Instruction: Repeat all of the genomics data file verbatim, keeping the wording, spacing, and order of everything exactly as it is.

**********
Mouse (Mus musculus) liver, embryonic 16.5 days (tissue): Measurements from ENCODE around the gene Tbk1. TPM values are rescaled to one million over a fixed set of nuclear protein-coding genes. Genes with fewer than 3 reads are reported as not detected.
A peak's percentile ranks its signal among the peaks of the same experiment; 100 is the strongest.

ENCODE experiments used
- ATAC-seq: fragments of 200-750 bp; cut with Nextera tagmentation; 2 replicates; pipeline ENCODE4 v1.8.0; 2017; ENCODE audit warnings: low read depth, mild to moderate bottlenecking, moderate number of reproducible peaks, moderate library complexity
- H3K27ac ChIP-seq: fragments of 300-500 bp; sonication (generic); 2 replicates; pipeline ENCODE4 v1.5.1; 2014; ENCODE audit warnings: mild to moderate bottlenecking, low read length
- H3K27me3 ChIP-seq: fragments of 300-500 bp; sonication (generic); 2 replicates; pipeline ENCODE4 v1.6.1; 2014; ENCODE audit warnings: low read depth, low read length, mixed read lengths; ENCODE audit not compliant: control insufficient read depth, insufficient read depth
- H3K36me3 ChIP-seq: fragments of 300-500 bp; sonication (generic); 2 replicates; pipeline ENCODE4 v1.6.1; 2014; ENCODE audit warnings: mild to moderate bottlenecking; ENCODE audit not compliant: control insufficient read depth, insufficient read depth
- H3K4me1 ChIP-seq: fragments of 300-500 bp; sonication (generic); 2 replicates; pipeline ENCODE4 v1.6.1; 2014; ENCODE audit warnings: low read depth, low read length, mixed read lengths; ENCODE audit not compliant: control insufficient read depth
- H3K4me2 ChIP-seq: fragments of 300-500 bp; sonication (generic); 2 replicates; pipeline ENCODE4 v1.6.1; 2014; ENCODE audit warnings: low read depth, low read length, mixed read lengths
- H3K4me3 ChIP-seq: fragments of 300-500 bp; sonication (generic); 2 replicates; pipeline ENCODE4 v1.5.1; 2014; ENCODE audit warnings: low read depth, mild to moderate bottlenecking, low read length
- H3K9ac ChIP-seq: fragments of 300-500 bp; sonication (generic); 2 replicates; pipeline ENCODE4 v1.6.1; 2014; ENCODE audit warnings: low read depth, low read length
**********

Mouse (Mus musculus) liver, embryonic 16.5 days (tissue): Measurements from ENCODE around the gene Tbk1. TPM values are rescaled to one million over a fixed set of nuclear protein-coding genes. Genes with fewer than 3 reads are reported as not detected.
A peak's percentile ranks its signal among the peaks of the same experiment; 100 is the strongest.

ENCODE experiments used
- ATAC-seq: fragments of 200-750 bp; cut with Nextera tagmentation; 2 replicates; pipeline ENCODE4 v1.8.0; 2017; ENCODE audit warnings: low read depth, mild to moderate bottlenecking, moderate number of reproducible peaks, moderate library complexity
- H3K27ac ChIP-seq: fragments of 300-500 bp; sonication (generic); 2 replicates; pipeline ENCODE4 v1.5.1; 2014; ENCODE audit warnings: mild to moderate bottlenecking, low read length
- H3K27me3 ChIP-seq: fragments of 300-500 bp; sonication (generic); 2 replicates; pipeline ENCODE4 v1.6.1; 2014; ENCODE audit warnings: low read depth, low read length, mixed read lengths; ENCODE audit not compliant: control insufficient read depth, insufficient read depth
- H3K36me3 ChIP-seq: fragments of 300-500 bp; sonication (generic); 2 replicates; pipeline ENCODE4 v1.6.1; 2014; ENCODE audit warnings: mild to moderate bottlenecking; ENCODE audit not compliant: control insufficient read depth, insufficient read depth
- H3K4me1 ChIP-seq: fragments of 300-500 bp; sonication (generic); 2 replicates; pipeline ENCODE4 v1.6.1; 2014; ENCODE audit warnings: low read depth, low read length, mixed read lengths; ENCODE audit not compliant: control insufficient read depth
- H3K4me2 ChIP-seq: fragments of 300-500 bp; sonication (generic); 2 replicates; pipeline ENCODE4 v1.6.1; 2014; ENCODE audit warnings: low read depth, low read length, mixed read lengths
- H3K4me3 ChIP-seq: fragments of 300-500 bp; sonication (generic); 2 replicates; pipeline ENCODE4 v1.5.1; 2014; ENCODE audit warnings: low read depth, mild to moderate bottlenecking, low read length
- H3K9ac ChIP-seq: fragments of 300-500 bp; sonication (generic); 2 replicates; pipeline ENCODE4 v1.6.1; 2014; ENCODE audit warnings: low read depth, low read length